A study by doctors at German and Swiss hospitals suggests that use of intravenous feeding systems containing a well-known phthalate can increase the risk of liver problems in babies.
But the chemical industry said that the study did not consider all potential factors and dismissed some that could have contributed to differing results between the test groups.
You have to challenge the conclusions, based on the data that was presented, said Steve Risotto, senior director of the phthalates ester panel of the American Chemistry Council, in a July 29 phone interview.
The data is not highly reliable, [researchers] didn't look at all the factors, and they didn't make a cogent argument as to the cause and effect, he said.
The study, published July 27 in the medical journal Pediatrics, found that 15 of 30 premature and newborn infants who received intravenous nutrition through IV tubes containing di(2-ethylhexyl)phthalate [DEHP] developed signs of cholestatic jaundice [resulting from abnormal bile flow in the liver].
The study said that only six of 46 infants who were fed through DEHP-free tubing got jaundice.
Arlington, Va.-based ACC pointed to differences in treatment that it said were not taken into account in the study's conclusions.
For example, the infants in the phthalate group received treatments that lasted longer 26.2 days compared to 22.2 days for the non-phthalate group.
In addition, the phthalate group received an average of 16.6 treatments, or nearly five times as many as the non-phthalate group, which received an average of only 5.6 treatments.
There is a higher incidence [of jaundice], but the study didn't take into account other factors that could have contributed to that, Risotto said.
He said the study also dismissed in non-defensible ways two other factors surgical interventions and systemic infections that researchers said increased the risk of patients contracting cholestatic jaundice.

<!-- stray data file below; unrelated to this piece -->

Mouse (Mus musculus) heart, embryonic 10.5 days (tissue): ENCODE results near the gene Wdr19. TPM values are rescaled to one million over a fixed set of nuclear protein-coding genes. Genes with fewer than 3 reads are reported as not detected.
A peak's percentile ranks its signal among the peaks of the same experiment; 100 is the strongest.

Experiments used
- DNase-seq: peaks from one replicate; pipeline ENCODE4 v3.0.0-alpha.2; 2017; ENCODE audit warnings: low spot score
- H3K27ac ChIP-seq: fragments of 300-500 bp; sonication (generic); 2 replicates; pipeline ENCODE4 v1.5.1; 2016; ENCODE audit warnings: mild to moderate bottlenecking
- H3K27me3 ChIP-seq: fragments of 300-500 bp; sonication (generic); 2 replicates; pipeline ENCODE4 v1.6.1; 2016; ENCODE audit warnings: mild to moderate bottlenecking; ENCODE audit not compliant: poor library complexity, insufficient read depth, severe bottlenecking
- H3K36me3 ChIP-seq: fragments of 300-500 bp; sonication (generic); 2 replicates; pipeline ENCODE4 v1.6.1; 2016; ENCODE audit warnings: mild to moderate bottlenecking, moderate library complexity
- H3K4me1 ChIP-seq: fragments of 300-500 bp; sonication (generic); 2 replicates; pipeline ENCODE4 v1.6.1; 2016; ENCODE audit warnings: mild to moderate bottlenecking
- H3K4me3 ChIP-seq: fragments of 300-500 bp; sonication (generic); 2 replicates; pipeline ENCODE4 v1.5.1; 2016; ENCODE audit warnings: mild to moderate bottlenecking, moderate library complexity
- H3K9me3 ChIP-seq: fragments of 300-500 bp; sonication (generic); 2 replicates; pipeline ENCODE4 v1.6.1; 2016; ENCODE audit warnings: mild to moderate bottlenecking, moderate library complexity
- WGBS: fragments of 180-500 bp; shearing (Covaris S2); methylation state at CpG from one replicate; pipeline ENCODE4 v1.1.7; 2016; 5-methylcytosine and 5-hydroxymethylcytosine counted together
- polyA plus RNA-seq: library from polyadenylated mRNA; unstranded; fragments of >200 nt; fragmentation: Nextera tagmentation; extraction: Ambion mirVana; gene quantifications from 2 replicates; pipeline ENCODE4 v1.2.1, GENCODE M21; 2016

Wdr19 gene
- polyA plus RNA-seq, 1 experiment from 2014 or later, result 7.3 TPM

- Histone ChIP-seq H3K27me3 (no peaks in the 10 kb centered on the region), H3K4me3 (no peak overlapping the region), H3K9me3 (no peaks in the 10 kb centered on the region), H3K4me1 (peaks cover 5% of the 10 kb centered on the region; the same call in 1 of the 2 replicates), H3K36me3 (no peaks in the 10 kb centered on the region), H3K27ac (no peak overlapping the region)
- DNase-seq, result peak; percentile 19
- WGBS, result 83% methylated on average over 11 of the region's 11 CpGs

The study calculated that systemic infections could cause a fivefold increase in the risk of developing cholestasis [blockage of bile flow] and that conditions requiring surgical interventions could increase that risk nearly 34 times.
According to ACC, the study dismissed the potential for increased risk from systemic infections as statistically not significant, and ignored the risk factor from surgical interventions.
The study also claimed that a 5.6 times increase in risk for hepatobiliary [liver and gallbladder] dysfunction from the use of IVs with DEHP was statistically significant without giving supporting data, the council said.
It took a great leap of faith on [the researchers'] part to say DEHP is the cause, Risotto said.
He said that the study did not measure DEHP exposure and also did not address what types of drugs were administrated to the premature babies a significant omission, because penicillin-derived drugs, in particular, can increase the risk of contracting cholestasis.
Phthalates are used to soften chemicals and are found in bath toys, teethers and bibs.
The U.S. Consumer Product Safety Improvement Act, which went into effect Feb. 10, bans the sale of toys for children 12 or younger or child-care articles for children 3 and under when those items contain more than 0.1 percent of any of three phthalate types: DEHP, dibutyl phthalate and butyl benzyl phthalate.
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